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Former Mayor Karl Dean Recalls Leadership Priorities, Forecasts Nashville’s Needs

Karl Dean

In a 50-minute convocation Monday in the Wedgewood Academic Center, former two-term Nashville Mayor Karl Dean used his experience running the city to paint a picture for the importance of having specific priorities in the way anyone approaches their work. In recalling the three priorities that he believes made his administration successful–public education, public safety and economic development–Dean also emphasized that these are the same issues he still sees as the crux of what Music City needs to focus on as it moves forward.

He opened the lecture by noting that his campaign platform revolved around those three priorities and that he believes they are interrelated, interdependent and critical for any metropolitan area. In terms of economic development, for example, he said, “You want to be a city of opportunity, but it’s also important to the city’s tax base. If you want to have strong fire and police forces as well as great public education, then you have to have a tax base to pay for them.”

Nashville’s economy, he noted, benefits from the stable industries like healthcare management, hospitality and universities that help attract and retain educated work forces and frequently spawn new entrepreneurial ventures that further grow the city. “The music industry is also important not so much for the sheer number of people it employs, but because it gives the city a special edge. There’s a huge creative element that’s a major positive.”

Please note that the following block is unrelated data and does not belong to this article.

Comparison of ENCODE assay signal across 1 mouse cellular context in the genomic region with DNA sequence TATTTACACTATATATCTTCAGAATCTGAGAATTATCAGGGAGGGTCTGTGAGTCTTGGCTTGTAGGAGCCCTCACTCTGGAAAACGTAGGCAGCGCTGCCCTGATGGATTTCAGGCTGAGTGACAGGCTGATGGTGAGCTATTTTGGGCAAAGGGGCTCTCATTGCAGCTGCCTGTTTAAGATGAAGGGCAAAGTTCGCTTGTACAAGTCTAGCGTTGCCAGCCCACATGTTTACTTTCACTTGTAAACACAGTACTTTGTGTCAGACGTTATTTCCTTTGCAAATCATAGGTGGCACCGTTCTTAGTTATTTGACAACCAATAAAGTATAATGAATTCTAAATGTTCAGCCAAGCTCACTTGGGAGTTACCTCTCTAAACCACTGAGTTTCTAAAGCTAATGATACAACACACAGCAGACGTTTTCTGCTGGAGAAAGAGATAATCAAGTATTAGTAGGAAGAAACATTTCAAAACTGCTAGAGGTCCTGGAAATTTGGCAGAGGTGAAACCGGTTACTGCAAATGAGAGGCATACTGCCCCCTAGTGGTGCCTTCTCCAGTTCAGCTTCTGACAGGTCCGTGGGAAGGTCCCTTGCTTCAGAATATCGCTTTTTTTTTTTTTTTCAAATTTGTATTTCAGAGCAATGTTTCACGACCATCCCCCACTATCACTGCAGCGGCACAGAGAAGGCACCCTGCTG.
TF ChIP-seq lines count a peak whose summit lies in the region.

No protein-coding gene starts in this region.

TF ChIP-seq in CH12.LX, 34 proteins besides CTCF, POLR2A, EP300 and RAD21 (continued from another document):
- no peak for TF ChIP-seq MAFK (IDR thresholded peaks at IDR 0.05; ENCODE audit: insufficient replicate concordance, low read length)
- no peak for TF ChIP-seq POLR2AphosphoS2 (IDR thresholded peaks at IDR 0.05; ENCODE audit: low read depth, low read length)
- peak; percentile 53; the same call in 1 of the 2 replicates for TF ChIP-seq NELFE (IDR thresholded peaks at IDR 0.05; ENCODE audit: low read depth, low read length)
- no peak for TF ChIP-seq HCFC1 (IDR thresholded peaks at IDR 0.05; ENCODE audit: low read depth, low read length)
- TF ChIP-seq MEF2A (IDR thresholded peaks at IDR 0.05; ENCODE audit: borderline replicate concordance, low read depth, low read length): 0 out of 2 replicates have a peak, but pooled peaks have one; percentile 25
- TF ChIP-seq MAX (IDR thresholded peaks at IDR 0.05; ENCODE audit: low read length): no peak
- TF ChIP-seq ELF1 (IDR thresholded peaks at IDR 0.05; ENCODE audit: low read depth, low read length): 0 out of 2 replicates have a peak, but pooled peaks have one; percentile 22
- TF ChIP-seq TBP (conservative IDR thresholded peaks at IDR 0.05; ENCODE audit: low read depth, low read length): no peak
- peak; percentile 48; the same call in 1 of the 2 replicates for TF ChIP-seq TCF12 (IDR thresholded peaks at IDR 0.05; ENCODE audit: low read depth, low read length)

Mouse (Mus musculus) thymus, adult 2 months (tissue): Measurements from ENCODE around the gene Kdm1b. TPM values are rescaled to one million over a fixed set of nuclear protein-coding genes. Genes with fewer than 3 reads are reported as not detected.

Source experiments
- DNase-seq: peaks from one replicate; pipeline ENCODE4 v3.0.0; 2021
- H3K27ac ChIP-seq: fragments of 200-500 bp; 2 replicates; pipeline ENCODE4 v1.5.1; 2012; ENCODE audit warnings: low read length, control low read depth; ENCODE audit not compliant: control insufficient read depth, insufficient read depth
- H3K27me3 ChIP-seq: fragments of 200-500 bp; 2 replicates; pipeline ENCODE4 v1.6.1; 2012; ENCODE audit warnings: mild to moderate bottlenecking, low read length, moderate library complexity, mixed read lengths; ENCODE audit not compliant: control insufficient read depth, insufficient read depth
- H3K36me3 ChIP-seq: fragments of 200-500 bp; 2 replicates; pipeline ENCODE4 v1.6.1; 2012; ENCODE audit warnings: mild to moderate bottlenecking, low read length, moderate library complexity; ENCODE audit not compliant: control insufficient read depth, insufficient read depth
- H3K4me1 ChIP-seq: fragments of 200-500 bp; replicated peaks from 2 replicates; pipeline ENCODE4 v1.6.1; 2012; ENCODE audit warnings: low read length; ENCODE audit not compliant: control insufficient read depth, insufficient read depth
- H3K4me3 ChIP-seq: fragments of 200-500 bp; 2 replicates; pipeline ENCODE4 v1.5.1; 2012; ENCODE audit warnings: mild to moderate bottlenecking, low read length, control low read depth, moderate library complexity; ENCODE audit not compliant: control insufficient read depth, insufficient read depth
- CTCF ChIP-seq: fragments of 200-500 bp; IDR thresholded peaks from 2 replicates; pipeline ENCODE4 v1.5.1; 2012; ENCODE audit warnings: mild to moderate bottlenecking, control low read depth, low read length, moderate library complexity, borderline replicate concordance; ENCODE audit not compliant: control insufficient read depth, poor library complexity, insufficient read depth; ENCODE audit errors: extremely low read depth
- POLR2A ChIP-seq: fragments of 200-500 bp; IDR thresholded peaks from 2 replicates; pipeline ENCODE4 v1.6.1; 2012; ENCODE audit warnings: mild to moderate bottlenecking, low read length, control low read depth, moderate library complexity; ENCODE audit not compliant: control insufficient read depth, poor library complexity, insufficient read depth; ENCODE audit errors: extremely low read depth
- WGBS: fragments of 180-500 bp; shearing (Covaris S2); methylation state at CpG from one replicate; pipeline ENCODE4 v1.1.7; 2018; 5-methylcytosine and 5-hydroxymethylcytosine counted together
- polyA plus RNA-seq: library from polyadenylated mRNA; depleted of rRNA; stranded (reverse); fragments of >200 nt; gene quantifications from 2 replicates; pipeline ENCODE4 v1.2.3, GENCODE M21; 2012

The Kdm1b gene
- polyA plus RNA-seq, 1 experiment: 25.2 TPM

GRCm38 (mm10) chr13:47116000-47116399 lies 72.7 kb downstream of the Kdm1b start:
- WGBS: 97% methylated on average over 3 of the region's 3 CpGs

When Dean was first elected in 2007, his term was dealt a significant blow only five months in as the country encountered a deep recession. His platform priorities had to be reflected, then more than ever, in the budgets he proposed. “When making decisions, having clear priorities really makes a difference.”

Though a number of Metro positions were eliminated during the recession, Dean made a decision to not cut the education budget and to push forward on a plan to build a new $650 million convention center. “A city has to have enough confidence to invest in itself… People would argue that you shouldn’t do this now, but we didn’t wait. It was the really the exact right time to build during a recession because it gave the city a shot in the arm, and with the economy in a ditch, building costs were significantly cheaper.”

In addition to construction and related employment that came with the convention center, affiliate projects like the Omni Hotel and Country Music Hall of Fame expansion also moved forward, allowing Nashville to weather the country’s economic storm better than most cities. “To build [the Music City Center] now would cost $50-75 million more, and we’re over $50 million ahead of where we thought we’d be in paying for it.”

Even in retaining a strong focus on his three priorities throughout his administration, Dean said there’s always more work to do. “Education, public safety and economic development never reach a place where you can check them off a list… You can never say our public schools are good enough. It’s an issue that remains a constant.”

While he believes those issues will still need attention in the years to come, Nashville’s success and phenomenal growth in recent years has also led to other challenges for the city, topics that he saw as being front and center in the most recent mayoral election: affordable housing, cost of living, transit, city demographics/diversity and health.

Dean is currently serving as Distinguished Visiting Professor of History and Politics at Belmont while also chairing a new school-choice education nonprofit called Project Renaissance.

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